Computer and Building Use in Cabell
The Library will need more computers on the First, Second and Fourth Floors, so that students and guests will not have to stand and wait for access.There are many places in the State of Virginia and the Federal Government that throw away computers annually.
From: A Friend of the Library
John Duke, Senior Associate University Librarian, replies...
You are right -- Cabell Library is indeed busy and crowded! In addition to competition for computers, other resources are at a premium, including study space and shelves for books. The library was built for a much smaller student body and a much smaller collection, and we simply have grown beyond our ability to satisfy the demand. Working within the limits of our existing space is a daily and serious challenge for us.
Using surplus computers is an interesting idea, but one that we have chosen not to pursue. The initial cost of the hardware is not our primary barrier, although that of course is always an issue. Electrical expansion is a major blocker, as the building is now operating close to capacity. Bringing in another power line to upgrade our electrical infrastructure would be very costly and beyond our current budget.
We are also facing overall space constraints. Thanks to Student Technology Fees, last year we added more network ports in the second floor group study area and in the third floor group study rooms, as well as additional computers on the first and second floors. We also hope to see improved wireless coverage this Fall as part of work that VCUnet has committed to. However, trying to squeeze more computers into our current space, in addition to providing the electrical and network connections that would be needed, is becoming harder and harder to do. If funds become available in the future and the electrical grid will support it, we will look at modestly expanding the number of computers if we can do it without disrupting other important operations.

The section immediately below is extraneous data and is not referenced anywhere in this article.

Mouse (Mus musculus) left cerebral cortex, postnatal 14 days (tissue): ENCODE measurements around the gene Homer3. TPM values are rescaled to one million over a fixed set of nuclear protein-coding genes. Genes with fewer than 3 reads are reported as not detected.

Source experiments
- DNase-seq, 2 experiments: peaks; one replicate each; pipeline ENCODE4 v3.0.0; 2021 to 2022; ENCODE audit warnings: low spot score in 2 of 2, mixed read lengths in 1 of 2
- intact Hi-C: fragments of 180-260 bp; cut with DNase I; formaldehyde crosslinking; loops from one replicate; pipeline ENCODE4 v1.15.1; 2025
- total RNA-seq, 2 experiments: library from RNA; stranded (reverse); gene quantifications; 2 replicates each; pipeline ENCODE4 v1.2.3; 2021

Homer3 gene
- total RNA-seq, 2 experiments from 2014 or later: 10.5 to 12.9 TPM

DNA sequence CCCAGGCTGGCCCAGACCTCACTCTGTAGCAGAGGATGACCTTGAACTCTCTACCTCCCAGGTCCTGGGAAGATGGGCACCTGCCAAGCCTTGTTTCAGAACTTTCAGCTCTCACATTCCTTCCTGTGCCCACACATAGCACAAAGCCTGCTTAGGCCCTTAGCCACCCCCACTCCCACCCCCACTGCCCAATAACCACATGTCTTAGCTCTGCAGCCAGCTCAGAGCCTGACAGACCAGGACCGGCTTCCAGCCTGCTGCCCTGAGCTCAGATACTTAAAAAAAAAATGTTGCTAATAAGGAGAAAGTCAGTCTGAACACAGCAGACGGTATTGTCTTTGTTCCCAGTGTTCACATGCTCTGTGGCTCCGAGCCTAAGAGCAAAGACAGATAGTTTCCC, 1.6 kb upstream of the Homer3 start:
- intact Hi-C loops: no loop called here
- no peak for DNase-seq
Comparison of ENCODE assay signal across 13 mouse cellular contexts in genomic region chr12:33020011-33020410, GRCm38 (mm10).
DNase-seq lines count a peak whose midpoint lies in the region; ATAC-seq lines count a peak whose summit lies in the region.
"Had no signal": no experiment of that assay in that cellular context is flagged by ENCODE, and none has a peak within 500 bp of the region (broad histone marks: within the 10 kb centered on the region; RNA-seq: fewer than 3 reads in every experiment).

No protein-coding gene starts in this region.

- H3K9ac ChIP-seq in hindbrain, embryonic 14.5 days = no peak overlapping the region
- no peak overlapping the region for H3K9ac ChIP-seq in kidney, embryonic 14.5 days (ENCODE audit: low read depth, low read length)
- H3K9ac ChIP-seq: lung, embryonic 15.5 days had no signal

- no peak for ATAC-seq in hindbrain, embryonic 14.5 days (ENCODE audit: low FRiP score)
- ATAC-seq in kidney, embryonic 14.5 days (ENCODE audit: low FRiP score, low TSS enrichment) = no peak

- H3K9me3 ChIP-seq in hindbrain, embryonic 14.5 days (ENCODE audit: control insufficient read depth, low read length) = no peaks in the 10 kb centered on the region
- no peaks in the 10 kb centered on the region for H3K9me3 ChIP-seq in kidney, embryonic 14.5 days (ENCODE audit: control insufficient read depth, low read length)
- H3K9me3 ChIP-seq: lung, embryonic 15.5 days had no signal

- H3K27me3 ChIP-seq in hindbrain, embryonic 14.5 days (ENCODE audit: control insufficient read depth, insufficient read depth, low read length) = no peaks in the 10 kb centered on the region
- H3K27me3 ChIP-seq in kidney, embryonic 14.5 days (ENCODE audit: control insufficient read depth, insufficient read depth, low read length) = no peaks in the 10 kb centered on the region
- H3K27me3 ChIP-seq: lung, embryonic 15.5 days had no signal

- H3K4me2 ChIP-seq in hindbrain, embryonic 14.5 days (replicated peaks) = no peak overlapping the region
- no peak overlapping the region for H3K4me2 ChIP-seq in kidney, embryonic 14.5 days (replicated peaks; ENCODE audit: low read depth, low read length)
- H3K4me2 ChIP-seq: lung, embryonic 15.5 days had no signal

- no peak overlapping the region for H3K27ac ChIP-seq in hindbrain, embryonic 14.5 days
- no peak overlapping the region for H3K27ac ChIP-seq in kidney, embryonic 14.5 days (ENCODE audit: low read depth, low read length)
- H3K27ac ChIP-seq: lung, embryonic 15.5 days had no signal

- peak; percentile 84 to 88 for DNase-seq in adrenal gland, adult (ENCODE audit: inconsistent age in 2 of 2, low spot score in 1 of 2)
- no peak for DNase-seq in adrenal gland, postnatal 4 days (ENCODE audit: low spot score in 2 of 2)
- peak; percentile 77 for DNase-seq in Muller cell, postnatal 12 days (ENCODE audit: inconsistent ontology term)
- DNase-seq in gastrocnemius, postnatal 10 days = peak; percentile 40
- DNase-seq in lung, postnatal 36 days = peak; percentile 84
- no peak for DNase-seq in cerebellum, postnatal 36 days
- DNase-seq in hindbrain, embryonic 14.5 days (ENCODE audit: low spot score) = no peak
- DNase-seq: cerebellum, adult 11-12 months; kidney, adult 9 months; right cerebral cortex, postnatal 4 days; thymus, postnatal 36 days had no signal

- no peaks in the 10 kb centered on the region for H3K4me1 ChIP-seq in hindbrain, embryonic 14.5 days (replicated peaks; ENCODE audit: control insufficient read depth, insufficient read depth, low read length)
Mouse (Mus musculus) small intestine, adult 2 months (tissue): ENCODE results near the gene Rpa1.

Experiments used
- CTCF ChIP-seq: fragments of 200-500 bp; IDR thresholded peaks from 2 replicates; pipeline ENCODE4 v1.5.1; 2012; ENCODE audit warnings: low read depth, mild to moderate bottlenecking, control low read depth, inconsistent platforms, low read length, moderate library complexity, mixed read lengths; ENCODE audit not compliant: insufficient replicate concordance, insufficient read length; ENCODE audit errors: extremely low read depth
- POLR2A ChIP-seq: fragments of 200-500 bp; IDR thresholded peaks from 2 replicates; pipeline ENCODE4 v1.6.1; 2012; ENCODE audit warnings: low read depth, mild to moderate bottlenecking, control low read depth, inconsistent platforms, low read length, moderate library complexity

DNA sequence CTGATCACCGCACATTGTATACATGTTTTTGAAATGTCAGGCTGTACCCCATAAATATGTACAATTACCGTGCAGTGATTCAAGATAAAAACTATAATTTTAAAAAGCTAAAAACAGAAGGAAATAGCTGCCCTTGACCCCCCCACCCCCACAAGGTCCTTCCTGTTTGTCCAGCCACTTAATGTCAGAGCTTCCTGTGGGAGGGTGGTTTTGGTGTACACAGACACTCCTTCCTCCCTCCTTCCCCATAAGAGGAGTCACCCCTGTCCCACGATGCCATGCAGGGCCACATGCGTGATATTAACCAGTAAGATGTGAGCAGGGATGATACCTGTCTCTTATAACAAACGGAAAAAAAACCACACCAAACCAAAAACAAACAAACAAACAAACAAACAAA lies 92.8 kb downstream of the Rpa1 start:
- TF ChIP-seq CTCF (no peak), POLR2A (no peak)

In addition to the logistical problem of adding more machines, it would not be wise for us to use surplus machines from other agencies as you suggest. Those agencies are surplussing their computers for a very good reason -- they are no longer able to keep up with the increasing demands of graphical and database intensive network computing. We find that our oldest computers -- those more than three years old -- give users the most problems and require the most effort on our part to keep operating. Our first priority this year will be to replace as many of these as we can with our equipment allocation. After that project is complete, we will look at expanding laptop ports and computers.
Eventually, we will have expanded library space on the Monroe Park Campus, and filling that space with appropriate, advanced technologies will be among our highest priorities. We all hope that day comes soon!